Soon after re-commencing our journey we started to climb again. This time
we were heading for the perched village of Roubion. A few Km's further
on we could see high up on the mountain and partly hidden by clouds, a
village. Rachel turned to me and said We are not damn well going up there,
are we? I replied Nuh with a shrug of the shoulders. WRONG. That is exactly
where we were heading and the road up to Roubion was a very narrow switch
back. All the rocks were a reddish brown. Quite picturesque really. When
we could, we stopped the car and took some pictures of Roubion. What a
site to see, there was Roubion perilously attached to the mountain side.
We eventually made it to the village, parked the car and went for a walk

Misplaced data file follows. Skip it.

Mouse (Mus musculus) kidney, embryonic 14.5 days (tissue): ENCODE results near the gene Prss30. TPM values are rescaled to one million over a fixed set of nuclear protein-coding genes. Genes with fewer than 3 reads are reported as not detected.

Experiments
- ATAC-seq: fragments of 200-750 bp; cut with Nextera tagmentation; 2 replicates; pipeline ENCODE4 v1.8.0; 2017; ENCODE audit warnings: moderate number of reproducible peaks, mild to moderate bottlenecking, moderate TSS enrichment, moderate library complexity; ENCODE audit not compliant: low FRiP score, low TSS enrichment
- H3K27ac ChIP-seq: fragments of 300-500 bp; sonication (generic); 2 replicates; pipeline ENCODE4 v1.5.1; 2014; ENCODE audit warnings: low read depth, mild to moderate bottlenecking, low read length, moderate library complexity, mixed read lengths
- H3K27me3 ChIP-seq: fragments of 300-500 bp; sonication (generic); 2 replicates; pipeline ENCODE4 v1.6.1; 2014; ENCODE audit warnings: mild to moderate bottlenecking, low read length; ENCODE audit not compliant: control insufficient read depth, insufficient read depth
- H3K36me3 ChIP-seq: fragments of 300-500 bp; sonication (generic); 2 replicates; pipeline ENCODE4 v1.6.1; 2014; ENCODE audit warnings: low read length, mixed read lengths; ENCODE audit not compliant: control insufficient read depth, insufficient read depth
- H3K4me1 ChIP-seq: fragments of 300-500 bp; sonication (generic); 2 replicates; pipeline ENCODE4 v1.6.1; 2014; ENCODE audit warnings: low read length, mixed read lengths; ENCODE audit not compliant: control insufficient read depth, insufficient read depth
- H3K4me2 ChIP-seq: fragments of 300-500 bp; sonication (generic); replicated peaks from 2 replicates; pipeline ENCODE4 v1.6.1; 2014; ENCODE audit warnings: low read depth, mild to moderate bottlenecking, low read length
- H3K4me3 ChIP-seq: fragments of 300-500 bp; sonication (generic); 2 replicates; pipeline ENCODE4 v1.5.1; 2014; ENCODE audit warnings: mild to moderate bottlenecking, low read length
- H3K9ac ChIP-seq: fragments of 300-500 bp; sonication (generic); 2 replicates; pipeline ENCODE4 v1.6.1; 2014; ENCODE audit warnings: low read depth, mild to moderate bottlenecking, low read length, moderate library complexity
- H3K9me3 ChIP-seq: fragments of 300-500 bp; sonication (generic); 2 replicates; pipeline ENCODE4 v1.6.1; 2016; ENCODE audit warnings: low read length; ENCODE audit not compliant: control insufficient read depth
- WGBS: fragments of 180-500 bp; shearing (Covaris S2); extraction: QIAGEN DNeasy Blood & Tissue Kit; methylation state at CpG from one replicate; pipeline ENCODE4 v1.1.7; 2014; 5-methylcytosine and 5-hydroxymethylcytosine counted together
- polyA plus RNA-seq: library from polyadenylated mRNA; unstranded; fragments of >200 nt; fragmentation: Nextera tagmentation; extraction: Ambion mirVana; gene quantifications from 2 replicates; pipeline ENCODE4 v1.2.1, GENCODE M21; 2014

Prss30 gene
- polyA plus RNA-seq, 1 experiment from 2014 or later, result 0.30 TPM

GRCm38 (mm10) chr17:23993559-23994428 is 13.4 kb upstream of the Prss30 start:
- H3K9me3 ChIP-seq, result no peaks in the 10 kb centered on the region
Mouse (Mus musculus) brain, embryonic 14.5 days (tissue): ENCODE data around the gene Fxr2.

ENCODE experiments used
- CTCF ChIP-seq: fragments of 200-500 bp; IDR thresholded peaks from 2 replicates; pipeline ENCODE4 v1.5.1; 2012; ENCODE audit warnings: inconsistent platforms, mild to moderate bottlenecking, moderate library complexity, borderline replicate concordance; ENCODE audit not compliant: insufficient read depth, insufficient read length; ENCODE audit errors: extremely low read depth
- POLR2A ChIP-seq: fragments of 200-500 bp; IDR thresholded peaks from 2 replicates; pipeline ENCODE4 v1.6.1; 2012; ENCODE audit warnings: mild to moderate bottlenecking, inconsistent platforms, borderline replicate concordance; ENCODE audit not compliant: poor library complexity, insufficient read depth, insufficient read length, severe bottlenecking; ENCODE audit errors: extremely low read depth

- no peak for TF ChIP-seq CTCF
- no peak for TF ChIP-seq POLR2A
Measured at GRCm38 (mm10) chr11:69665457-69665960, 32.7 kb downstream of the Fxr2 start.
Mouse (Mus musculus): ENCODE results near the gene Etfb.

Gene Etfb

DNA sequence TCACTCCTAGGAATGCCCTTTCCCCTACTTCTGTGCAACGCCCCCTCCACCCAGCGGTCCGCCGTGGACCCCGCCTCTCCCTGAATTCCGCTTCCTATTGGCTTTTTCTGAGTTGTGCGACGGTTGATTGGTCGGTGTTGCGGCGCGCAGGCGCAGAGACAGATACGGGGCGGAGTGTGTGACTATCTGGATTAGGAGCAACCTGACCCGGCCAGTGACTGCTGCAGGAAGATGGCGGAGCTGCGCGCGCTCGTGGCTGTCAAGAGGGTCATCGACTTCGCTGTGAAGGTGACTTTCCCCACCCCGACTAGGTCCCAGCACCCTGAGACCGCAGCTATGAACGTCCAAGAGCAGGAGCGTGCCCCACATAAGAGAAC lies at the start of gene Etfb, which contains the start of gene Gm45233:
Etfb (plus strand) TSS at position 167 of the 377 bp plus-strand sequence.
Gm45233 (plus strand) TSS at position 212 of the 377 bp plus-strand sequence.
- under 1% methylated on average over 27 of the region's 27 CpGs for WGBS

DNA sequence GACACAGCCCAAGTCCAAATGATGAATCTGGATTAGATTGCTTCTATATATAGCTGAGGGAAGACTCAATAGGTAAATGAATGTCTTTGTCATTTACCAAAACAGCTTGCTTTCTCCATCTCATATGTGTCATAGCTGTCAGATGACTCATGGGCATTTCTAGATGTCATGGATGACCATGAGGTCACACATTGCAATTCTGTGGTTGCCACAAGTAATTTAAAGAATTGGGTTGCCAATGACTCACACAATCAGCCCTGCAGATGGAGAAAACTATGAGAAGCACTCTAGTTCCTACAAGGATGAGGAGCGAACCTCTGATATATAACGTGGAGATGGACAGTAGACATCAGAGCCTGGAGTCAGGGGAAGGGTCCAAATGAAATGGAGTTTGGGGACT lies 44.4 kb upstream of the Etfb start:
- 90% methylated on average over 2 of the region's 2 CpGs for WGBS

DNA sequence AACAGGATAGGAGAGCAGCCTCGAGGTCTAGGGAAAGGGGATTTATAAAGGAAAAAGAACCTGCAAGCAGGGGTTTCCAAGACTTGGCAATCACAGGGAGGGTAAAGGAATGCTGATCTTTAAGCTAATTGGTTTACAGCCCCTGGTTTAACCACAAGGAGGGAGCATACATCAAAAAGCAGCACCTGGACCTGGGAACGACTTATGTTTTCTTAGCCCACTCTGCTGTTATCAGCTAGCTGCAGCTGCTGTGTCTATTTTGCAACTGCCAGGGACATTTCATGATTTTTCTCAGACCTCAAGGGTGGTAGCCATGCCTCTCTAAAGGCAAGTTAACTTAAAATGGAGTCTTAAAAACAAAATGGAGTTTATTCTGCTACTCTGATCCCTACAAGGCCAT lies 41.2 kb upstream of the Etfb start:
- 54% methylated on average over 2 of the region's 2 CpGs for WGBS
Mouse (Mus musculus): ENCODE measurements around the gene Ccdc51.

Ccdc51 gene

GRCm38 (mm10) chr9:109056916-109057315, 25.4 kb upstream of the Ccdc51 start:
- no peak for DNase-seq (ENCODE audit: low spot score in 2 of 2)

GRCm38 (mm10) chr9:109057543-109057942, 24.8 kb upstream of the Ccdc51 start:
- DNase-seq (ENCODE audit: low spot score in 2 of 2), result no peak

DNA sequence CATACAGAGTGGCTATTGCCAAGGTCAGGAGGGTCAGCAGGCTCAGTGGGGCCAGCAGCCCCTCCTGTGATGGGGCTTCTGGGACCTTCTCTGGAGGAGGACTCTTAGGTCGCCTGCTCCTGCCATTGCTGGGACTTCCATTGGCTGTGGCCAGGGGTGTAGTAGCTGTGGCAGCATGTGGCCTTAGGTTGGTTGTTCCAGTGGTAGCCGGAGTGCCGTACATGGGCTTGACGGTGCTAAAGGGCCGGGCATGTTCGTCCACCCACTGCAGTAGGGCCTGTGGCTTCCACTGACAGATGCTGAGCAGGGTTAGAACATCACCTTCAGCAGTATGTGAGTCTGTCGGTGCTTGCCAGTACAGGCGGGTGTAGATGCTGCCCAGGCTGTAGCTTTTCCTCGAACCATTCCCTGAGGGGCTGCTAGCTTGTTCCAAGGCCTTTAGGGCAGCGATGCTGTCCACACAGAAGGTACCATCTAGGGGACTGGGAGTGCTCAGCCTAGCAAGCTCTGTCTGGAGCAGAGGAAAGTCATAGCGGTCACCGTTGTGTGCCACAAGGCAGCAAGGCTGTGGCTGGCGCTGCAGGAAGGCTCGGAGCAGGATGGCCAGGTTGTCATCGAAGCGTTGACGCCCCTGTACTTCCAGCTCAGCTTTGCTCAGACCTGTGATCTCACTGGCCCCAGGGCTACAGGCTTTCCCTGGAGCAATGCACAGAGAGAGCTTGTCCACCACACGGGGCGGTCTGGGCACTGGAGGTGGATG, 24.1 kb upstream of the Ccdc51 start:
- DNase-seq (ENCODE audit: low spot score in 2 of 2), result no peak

through its narrow, steeply climbing and vaulted passageways. You can
really appreciate the authentic charm of this medieval village with its
beautiful houses, small squares and fountains.Roubion is twelve century
village with incredible views of the forested valleys to the southeast
and southwest. We hiked up to the top of the village and photographed
the remains of a feudal castle with twelfth century ramparts. The population
of Roubion is a little over one hundred. We had to tear ourselves away
from hear as time was marching on and we wanted to get to Entrevaux with
time to explore plus we needed a room for the night.
We were now travelling through the Gorges de Cians. The road had been
hacked out of the rich reddish brown rock and there were a lot of overhanging
ledges which you had to pass under. I took a lot of video footage through
the car window. (Later at home I was very impressed on how it came out)
We parked the car and went for a walk along what would have been the old